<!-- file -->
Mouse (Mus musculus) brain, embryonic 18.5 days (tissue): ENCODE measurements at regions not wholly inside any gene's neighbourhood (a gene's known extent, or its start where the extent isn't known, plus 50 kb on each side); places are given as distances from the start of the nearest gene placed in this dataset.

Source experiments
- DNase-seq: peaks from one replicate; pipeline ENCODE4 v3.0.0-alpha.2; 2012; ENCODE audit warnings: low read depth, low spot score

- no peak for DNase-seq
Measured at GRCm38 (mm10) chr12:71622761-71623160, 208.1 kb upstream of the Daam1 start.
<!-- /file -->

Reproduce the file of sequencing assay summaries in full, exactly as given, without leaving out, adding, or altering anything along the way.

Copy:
Mouse (Mus musculus) brain, embryonic 18.5 days (tissue): ENCODE measurements at regions not wholly inside any gene's neighbourhood (a gene's known extent, or its start where the extent isn't known, plus 50 kb on each side); places are given as distances from the start of the nearest gene placed in this dataset.

Source experiments
- DNase-seq: peaks from one replicate; pipeline ENCODE4 v3.0.0-alpha.2; 2012; ENCODE audit warnings: low read depth, low spot score

- no peak for DNase-seq
Measured at GRCm38 (mm10) chr12:71622761-71623160, 208.1 kb upstream of the Daam1 start.